April 5, 2013
Research question: What is the cause and effect of North-South divide? And why is the South experiencing such slow economic growths? What are some solutions to resolving the North-South relation problem?
North South relation theory is defined as a socio-economic and political divide between two hemispheres. The North consists of North American, Western Europe, Australia, Japan, and East Asian countries; whereas the south is made up of Africa, Latin America, and South East Asia. The North is considered to be much more economically developed and modernized compared to the South, where there is widespread poverty and slow economic growth. In this paper I will examine the causes and effects of North-South divide.
There are many causes to the North-South divide, but I think it is strongly related to colonialism. I am talking about modern colonialism, whereby rich nations are now scrambling to get the best bargains from the poor countries. Rich countries have relaxed their immigration policies to attract wealth and human capital from poorer countries. This is considered as robbing talents and it is a new form of colonialism that seems to be legitimate. If we look back in history, colonialism is done through coercion and threats, which is outlawed in today’s world. During the colonial era, British trading companies drained wealth from its colonies in Africa by extraction of natural resources and refused to develop social infrastructures. In today’s world, we have a new form of colonialism, which is equally devastating, but is much more subtle and less violent. We see a large number of young and skilled professionals of underdeveloped countries moving to rich countries because they are attracted by new possibilities in more developed countries. “People are eager to migrate to countries in the South in attempts to better their life standards and get their share in the perceived prosperity of the North…South and Central Americans want to live and work in North America. Africans and Southwest Asians want to live and work in Europe. Southeast Asians want to live and work in North America and Europe” (Rafael, 2007, 556). Migration of skilled workers from the South is a serious concern for undeveloped countries. When skilled workers leave the South, they bring with them knowledge, capital, and economic productivity with them to the North. This facilitates an uneven distribution of technological innovation. For instance, if an structural engineer from the South leaves his country, the country loses human capital and essentially both economic productivity of this individual as well as income tax revenue. Now, when skilled labors are migrating in a large proportion, then it the effects are even more detrimental. “Though the proponents of globalization argue that it ushers in an unprecedented flow and circulation of people which has never been witnessed before in history, the critics of globalization have shown us that the scale and complexity of human movement that is currently occurring has solely benefited the rich nations” (Timsina, 2011). The loss of skilled labor due to migration is a main cause to why undeveloped countries are not experiencing economic growth. In order to solve the problem of migration and help undeveloped countries generate higher economic growth, I would propose that rich countries adjust their immigration policies. Policies should not be geared toward excessive importation of highly skilled and production young people because these people are the future of their country and without them, there will be little economic growth. But simply changing immigration policies of rich countries are not enough; I think there should also be strong monetary incentives on part of undeveloped countries to retain their skilled workers. For instance, I think doctors, nurses, engineers, and technicians from poor countries should be given an income equal to income given in rich...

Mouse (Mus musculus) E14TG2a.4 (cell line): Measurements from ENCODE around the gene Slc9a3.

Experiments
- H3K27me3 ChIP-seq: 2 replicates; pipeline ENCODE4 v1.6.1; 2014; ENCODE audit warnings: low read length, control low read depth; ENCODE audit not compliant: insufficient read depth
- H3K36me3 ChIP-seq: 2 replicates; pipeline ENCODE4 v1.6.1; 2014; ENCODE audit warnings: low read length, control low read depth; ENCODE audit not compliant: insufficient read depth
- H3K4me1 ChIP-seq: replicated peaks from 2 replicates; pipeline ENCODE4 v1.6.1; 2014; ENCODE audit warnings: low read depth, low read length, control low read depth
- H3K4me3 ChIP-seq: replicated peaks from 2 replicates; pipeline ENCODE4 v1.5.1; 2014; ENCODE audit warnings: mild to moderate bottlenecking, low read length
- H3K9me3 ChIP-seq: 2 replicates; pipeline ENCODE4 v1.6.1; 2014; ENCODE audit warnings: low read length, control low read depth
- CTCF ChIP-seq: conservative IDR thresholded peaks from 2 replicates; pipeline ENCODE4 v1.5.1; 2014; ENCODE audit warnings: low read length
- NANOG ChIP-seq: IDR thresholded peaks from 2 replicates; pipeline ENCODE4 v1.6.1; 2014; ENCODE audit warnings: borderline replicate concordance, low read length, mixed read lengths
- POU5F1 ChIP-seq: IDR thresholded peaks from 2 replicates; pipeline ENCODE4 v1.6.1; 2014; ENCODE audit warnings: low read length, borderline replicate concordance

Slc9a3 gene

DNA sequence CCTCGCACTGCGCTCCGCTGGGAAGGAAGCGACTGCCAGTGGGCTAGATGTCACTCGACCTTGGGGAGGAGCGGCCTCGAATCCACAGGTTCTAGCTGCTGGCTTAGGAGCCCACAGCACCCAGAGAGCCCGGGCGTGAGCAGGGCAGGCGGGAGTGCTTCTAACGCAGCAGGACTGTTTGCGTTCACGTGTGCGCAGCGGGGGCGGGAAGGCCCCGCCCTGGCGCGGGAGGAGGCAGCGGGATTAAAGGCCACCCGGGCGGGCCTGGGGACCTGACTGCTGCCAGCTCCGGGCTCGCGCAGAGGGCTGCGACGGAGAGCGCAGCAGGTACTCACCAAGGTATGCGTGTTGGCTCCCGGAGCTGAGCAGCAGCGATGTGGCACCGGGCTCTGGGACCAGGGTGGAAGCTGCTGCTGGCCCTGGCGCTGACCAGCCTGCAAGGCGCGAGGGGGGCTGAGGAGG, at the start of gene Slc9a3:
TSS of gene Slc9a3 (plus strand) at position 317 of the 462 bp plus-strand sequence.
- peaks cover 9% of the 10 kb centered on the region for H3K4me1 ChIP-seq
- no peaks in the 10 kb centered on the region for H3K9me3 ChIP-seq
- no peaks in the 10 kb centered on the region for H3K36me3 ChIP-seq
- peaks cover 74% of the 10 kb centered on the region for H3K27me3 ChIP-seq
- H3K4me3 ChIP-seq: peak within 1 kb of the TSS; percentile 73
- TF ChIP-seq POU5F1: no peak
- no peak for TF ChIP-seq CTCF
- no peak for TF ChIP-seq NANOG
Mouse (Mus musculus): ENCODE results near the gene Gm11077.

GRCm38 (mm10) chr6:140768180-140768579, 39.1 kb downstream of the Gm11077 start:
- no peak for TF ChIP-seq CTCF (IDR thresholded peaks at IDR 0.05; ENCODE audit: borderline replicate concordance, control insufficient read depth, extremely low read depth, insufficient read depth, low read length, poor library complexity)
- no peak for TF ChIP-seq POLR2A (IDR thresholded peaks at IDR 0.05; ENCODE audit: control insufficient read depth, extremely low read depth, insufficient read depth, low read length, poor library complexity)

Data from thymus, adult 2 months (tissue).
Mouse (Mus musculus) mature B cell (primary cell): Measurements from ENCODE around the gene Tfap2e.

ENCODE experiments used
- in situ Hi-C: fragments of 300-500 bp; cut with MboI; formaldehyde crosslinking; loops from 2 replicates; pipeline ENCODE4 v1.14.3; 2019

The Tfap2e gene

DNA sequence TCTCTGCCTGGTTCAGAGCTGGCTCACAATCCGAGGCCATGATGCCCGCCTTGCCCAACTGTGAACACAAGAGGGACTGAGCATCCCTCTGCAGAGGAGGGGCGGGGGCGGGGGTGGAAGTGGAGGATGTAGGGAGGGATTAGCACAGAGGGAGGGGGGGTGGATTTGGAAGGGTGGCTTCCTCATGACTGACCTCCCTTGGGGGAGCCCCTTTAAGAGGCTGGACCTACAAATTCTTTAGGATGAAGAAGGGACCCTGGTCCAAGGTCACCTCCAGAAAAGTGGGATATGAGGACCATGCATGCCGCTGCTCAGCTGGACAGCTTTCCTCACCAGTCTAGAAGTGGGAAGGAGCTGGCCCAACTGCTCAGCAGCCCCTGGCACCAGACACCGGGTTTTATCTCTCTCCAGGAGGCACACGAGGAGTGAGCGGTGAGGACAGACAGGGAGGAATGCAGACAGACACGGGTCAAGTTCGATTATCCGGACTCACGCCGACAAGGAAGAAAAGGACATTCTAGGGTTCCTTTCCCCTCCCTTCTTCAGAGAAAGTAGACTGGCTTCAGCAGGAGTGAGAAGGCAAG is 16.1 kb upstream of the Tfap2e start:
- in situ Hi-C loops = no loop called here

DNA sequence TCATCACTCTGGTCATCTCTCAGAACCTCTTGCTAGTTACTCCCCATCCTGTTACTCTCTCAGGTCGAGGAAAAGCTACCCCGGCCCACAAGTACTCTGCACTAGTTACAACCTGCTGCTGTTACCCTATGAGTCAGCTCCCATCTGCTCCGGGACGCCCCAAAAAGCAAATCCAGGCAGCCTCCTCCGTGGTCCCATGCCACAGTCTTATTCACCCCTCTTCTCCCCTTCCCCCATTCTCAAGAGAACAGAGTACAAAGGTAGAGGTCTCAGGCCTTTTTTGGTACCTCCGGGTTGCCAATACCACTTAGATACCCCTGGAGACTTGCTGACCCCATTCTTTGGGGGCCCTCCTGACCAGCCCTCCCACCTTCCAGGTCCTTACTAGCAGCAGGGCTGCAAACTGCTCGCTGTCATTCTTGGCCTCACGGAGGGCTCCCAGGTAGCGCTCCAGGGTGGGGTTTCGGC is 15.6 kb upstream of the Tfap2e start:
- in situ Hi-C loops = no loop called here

Bibliography: Mimiko, Oluwafemi (2012). Globalization: The Politics of Global Economic Relations and International Business. Durham, N.C.: Carolina Academic. pp. 48–54.
Mimiko, N. Oluwafemi. Globalization: The Politics of Global Economic Relations and International Business. North Carolina: Carolina Academic Press, 2012. 47-54. Print.
Kacowicz, Arie M. "Globalization, Poverty, and the North–South Divide." International Studies Review 9.4 (2007): 565-580. Academic Search Complete. EBSCO. Web. 23 Oct. 2009.
Therien, J.P. Beyond the north-south divide: the two tales of world poverty. Third World Quarterly. pp. 723–742.
Preece, Julia. "Lifelong learning and development: a perspective from the ‘South’" Compare: A Journal of Comparative and International Education 39.5 (2009). 23 Oct. 2009.
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